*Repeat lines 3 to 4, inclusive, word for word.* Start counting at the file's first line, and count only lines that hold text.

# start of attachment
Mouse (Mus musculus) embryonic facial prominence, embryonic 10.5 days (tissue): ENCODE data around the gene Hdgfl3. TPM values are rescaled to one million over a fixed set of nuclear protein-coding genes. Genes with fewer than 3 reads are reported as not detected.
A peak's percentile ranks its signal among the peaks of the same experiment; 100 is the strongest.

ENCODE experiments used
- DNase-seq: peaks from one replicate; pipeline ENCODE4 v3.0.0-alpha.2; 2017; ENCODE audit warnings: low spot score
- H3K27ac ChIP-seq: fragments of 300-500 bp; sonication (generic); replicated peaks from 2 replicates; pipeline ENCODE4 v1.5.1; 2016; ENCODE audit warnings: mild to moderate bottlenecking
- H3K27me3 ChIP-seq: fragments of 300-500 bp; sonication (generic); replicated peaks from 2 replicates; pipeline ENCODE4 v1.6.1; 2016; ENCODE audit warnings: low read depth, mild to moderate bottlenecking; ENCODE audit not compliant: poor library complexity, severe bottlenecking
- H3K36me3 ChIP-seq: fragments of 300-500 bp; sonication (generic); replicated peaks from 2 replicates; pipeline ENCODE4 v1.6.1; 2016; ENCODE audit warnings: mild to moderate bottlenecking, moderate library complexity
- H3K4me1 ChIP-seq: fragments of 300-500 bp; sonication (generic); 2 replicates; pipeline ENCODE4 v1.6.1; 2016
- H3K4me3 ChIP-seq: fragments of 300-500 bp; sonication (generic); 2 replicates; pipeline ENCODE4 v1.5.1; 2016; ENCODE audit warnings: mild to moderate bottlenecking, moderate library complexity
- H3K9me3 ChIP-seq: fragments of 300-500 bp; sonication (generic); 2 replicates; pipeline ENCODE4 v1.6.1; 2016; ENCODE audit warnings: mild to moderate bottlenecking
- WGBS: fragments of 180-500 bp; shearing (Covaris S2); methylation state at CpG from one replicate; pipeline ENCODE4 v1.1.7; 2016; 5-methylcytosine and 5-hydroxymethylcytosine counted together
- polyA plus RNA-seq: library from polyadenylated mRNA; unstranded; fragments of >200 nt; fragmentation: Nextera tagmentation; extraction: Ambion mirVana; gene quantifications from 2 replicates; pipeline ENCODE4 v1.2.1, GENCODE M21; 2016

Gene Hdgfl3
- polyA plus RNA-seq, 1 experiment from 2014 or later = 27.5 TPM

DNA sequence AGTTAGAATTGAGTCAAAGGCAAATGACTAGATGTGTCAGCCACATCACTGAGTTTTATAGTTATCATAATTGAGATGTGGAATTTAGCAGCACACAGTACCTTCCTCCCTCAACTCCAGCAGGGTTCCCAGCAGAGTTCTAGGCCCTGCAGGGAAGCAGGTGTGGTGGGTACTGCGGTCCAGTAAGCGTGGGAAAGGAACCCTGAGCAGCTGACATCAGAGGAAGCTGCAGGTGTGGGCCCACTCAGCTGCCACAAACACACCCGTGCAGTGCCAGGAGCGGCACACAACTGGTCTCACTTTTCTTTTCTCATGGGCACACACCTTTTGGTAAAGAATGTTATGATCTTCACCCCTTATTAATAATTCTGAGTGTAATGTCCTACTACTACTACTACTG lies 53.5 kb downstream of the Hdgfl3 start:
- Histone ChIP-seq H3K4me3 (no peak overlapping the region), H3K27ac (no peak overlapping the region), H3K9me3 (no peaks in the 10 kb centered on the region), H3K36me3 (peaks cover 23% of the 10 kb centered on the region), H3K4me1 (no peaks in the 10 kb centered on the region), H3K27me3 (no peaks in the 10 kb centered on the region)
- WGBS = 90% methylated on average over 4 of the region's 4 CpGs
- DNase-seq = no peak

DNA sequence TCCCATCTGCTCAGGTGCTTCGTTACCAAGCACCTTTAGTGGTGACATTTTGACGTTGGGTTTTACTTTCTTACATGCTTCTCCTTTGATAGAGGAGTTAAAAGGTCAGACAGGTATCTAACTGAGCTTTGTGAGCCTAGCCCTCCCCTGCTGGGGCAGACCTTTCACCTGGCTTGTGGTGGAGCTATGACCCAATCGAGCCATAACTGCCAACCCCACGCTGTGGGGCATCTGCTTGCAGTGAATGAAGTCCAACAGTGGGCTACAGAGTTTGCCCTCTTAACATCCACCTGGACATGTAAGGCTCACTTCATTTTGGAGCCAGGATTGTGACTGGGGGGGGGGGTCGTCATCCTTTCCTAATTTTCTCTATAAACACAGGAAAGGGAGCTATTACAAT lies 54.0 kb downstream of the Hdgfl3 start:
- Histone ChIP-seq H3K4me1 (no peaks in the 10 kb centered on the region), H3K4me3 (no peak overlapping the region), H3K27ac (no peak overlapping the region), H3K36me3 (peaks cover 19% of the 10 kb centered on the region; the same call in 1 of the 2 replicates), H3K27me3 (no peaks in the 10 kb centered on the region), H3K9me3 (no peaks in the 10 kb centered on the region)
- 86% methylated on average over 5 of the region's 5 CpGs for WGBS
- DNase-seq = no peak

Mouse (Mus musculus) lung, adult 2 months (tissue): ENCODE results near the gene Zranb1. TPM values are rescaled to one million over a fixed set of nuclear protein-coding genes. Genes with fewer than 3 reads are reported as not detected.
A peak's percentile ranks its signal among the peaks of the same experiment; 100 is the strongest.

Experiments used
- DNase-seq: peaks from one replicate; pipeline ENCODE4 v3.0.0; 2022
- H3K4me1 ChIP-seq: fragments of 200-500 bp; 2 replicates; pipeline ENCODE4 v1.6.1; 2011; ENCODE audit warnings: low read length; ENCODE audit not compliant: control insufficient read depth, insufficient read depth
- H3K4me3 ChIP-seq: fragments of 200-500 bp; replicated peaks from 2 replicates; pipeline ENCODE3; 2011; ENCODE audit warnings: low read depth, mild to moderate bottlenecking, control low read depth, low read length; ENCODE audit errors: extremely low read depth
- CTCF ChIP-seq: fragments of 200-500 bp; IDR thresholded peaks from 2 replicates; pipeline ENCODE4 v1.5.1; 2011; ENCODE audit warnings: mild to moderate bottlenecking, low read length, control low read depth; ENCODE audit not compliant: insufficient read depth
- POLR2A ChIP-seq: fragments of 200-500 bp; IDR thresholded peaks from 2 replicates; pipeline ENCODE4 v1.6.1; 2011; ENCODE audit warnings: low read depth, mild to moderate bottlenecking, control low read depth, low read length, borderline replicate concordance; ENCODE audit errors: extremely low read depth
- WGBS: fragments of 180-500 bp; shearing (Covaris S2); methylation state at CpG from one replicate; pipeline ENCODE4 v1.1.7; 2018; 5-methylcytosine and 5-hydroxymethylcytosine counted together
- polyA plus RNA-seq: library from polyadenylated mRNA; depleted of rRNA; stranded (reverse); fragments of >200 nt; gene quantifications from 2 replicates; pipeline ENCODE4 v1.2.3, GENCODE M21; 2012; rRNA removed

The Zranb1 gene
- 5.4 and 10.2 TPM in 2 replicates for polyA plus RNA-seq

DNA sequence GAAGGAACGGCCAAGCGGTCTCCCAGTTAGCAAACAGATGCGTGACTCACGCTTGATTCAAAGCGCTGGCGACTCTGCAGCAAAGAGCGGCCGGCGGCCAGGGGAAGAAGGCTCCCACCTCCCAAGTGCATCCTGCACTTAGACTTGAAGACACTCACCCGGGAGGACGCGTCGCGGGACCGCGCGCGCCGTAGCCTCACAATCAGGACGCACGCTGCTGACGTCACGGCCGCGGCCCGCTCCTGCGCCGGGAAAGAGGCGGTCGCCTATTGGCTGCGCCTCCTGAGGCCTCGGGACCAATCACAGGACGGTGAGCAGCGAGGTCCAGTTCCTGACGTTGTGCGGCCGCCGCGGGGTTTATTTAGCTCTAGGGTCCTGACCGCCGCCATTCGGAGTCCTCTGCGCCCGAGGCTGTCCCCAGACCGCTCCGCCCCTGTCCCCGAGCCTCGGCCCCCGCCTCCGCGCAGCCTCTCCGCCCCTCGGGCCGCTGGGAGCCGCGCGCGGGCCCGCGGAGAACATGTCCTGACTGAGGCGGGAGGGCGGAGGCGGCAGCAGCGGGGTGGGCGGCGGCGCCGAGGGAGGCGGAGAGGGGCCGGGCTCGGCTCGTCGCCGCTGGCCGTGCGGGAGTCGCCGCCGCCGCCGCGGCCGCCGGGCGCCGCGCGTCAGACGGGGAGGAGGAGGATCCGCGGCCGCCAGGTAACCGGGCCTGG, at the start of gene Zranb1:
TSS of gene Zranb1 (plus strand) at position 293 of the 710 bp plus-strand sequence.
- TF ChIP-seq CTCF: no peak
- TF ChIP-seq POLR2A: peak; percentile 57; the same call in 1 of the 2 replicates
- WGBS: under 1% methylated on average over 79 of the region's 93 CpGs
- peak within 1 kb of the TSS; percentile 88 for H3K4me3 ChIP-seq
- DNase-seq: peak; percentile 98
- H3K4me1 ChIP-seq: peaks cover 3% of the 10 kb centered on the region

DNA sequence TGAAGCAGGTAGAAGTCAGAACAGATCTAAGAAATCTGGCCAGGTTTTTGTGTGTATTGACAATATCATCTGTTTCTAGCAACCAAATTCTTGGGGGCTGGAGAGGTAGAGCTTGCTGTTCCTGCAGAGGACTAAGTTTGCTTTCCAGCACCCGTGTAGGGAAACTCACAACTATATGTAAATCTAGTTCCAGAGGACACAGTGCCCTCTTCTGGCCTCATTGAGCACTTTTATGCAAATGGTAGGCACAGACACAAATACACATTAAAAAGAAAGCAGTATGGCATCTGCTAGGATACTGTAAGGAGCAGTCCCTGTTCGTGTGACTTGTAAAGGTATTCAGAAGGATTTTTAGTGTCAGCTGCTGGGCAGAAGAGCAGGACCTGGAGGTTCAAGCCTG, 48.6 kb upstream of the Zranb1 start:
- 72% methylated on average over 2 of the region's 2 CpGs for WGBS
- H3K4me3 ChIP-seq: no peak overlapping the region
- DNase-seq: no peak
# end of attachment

ENCODE experiments used
- DNase-seq: peaks from one replicate; pipeline ENCODE4 v3.0.0-alpha.2; 2017; ENCODE audit warnings: low spot score